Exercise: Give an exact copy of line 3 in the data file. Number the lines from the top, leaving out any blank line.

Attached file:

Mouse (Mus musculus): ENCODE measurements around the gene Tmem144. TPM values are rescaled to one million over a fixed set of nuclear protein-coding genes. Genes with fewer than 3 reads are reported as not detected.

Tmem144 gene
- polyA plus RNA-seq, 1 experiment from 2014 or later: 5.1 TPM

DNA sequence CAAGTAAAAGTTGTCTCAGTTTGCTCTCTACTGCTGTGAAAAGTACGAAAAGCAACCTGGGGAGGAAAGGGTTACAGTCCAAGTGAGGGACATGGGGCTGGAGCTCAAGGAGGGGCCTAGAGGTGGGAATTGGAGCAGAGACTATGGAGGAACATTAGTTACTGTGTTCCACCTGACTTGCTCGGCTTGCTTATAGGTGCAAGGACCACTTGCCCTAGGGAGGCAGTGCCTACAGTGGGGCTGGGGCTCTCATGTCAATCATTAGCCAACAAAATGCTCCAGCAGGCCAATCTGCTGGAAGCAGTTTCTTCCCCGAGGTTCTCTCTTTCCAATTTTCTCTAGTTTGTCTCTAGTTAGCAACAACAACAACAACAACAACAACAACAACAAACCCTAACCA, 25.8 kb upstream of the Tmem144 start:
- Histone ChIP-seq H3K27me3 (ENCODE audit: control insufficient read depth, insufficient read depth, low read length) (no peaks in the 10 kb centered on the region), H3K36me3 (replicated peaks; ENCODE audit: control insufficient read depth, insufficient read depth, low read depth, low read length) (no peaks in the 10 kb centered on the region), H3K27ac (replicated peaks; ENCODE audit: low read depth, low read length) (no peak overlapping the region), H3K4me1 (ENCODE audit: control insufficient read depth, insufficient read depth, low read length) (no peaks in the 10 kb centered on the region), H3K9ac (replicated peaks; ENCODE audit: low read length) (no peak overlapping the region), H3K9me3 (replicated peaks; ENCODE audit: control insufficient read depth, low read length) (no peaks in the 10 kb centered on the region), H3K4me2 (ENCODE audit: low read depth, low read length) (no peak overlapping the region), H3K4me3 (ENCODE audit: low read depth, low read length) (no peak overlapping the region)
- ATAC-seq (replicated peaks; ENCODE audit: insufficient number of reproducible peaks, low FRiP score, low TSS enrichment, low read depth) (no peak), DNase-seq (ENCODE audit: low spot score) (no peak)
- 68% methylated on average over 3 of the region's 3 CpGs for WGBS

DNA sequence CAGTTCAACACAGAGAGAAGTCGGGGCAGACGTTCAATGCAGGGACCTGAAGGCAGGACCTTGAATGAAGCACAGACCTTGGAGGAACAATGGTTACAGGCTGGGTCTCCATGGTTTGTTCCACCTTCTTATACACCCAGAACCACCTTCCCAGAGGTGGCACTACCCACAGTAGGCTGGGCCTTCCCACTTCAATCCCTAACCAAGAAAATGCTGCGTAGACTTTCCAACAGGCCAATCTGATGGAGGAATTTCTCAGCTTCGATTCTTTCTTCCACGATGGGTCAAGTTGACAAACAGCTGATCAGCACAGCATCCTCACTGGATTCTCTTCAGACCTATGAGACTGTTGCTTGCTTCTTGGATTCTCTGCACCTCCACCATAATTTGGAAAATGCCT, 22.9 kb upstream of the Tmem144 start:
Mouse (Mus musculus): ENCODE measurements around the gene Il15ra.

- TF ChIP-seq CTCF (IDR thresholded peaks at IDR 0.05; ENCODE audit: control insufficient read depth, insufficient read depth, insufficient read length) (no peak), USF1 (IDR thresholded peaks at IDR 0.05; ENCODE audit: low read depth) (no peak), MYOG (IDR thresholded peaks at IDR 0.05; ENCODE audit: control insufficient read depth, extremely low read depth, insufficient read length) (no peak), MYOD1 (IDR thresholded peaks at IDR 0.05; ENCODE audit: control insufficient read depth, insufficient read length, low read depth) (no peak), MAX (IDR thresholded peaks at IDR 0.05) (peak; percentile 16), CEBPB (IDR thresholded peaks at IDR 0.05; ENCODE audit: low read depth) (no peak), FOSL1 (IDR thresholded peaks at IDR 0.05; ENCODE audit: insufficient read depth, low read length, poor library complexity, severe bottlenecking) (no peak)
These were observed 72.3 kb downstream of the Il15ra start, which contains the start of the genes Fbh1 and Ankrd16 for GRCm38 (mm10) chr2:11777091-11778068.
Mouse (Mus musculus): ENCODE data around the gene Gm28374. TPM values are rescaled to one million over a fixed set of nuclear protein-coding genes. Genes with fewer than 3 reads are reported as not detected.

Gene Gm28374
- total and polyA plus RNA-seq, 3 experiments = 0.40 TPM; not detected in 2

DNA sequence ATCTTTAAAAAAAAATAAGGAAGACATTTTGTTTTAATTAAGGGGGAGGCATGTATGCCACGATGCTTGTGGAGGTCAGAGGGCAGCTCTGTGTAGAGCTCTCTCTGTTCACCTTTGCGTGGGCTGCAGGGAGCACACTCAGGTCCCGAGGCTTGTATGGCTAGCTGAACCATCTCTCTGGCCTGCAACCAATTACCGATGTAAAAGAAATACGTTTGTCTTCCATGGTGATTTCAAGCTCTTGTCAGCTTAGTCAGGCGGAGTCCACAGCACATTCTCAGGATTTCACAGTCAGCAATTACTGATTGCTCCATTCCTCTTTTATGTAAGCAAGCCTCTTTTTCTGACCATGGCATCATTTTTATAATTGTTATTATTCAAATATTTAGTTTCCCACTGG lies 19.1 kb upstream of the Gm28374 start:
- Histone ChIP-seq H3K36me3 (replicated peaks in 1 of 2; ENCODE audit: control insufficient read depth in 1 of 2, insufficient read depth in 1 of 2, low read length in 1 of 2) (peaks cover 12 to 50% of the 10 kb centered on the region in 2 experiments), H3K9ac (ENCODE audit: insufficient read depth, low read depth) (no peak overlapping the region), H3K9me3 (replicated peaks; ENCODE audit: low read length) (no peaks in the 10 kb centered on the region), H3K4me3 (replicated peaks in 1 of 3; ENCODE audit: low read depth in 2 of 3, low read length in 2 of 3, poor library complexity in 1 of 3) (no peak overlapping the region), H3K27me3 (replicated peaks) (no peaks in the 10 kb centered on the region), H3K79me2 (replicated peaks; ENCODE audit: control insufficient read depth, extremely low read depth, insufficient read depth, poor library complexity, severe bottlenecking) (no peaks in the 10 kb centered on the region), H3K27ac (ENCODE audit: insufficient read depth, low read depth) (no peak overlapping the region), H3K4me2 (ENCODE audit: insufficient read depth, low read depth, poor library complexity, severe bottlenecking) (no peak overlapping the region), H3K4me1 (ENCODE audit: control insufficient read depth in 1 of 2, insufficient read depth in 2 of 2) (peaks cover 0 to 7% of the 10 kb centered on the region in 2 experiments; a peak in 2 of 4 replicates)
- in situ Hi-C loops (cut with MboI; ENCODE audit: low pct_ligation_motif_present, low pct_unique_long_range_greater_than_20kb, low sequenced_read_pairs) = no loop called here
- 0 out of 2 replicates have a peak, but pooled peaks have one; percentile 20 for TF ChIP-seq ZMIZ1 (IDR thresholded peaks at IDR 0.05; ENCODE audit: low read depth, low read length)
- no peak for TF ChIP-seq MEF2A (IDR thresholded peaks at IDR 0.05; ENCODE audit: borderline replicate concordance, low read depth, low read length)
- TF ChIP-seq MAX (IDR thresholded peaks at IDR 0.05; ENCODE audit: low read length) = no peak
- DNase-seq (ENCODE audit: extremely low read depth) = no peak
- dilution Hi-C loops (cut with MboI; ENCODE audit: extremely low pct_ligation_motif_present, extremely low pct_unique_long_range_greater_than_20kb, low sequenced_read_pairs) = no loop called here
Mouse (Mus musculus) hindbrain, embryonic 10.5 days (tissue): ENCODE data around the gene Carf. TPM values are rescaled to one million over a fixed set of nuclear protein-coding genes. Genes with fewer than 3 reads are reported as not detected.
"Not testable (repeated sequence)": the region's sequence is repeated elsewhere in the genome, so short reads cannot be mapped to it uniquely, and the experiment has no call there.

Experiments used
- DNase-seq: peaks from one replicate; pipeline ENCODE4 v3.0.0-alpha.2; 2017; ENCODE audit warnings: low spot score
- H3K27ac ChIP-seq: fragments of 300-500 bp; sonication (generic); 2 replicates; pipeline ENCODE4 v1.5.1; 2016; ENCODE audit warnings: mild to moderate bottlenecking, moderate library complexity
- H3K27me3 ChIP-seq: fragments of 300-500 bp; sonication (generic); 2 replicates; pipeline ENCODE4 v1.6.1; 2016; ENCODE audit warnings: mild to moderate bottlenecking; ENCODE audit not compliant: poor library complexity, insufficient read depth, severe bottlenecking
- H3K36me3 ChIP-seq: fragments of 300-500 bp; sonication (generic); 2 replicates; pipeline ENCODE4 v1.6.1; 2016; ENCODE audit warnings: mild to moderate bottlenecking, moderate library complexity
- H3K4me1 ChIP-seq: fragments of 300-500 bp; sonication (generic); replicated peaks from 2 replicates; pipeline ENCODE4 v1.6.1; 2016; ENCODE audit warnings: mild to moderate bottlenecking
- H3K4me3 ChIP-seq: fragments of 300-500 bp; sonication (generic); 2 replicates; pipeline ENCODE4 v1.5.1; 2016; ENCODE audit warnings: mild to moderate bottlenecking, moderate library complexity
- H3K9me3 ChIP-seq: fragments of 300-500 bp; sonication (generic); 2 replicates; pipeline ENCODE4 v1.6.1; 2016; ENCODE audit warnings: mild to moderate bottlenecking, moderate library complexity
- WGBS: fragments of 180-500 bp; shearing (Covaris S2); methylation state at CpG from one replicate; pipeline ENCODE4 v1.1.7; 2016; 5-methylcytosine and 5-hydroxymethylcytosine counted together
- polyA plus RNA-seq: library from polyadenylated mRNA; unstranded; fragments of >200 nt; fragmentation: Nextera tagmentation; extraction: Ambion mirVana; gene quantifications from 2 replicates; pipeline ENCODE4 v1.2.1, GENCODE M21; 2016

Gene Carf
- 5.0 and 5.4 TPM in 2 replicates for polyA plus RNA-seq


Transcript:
- polyA plus RNA-seq, 1 experiment from 2014 or later: 5.1 TPM